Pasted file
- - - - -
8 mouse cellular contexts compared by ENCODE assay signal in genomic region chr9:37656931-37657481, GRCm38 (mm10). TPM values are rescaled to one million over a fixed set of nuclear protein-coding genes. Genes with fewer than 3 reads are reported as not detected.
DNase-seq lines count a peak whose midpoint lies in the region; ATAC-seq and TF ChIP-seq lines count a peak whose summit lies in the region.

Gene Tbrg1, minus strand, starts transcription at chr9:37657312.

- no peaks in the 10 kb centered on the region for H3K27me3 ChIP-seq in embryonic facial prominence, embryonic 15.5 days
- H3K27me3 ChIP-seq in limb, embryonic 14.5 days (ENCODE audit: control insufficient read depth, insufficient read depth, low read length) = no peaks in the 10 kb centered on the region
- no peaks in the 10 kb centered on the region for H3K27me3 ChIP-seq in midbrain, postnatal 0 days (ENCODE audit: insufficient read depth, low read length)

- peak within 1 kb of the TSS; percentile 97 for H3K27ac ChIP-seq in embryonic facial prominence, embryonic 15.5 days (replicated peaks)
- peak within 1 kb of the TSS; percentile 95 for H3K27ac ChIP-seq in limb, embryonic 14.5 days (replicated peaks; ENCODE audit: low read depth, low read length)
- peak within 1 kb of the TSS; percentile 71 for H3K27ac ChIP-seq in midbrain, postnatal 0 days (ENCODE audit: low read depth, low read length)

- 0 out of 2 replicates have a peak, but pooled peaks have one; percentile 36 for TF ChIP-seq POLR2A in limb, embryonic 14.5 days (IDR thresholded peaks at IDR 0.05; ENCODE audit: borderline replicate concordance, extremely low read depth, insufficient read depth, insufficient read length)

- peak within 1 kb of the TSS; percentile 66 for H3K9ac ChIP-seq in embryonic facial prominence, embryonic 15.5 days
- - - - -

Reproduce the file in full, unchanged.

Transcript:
8 mouse cellular contexts compared by ENCODE assay signal in genomic region chr9:37656931-37657481, GRCm38 (mm10). TPM values are rescaled to one million over a fixed set of nuclear protein-coding genes. Genes with fewer than 3 reads are reported as not detected.
DNase-seq lines count a peak whose midpoint lies in the region; ATAC-seq and TF ChIP-seq lines count a peak whose summit lies in the region.

Gene Tbrg1, minus strand, starts transcription at chr9:37657312.

- no peaks in the 10 kb centered on the region for H3K27me3 ChIP-seq in embryonic facial prominence, embryonic 15.5 days
- H3K27me3 ChIP-seq in limb, embryonic 14.5 days (ENCODE audit: control insufficient read depth, insufficient read depth, low read length) = no peaks in the 10 kb centered on the region
- no peaks in the 10 kb centered on the region for H3K27me3 ChIP-seq in midbrain, postnatal 0 days (ENCODE audit: insufficient read depth, low read length)

- peak within 1 kb of the TSS; percentile 97 for H3K27ac ChIP-seq in embryonic facial prominence, embryonic 15.5 days (replicated peaks)
- peak within 1 kb of the TSS; percentile 95 for H3K27ac ChIP-seq in limb, embryonic 14.5 days (replicated peaks; ENCODE audit: low read depth, low read length)
- peak within 1 kb of the TSS; percentile 71 for H3K27ac ChIP-seq in midbrain, postnatal 0 days (ENCODE audit: low read depth, low read length)

- 0 out of 2 replicates have a peak, but pooled peaks have one; percentile 36 for TF ChIP-seq POLR2A in limb, embryonic 14.5 days (IDR thresholded peaks at IDR 0.05; ENCODE audit: borderline replicate concordance, extremely low read depth, insufficient read depth, insufficient read length)

- peak within 1 kb of the TSS; percentile 66 for H3K9ac ChIP-seq in embryonic facial prominence, embryonic 15.5 days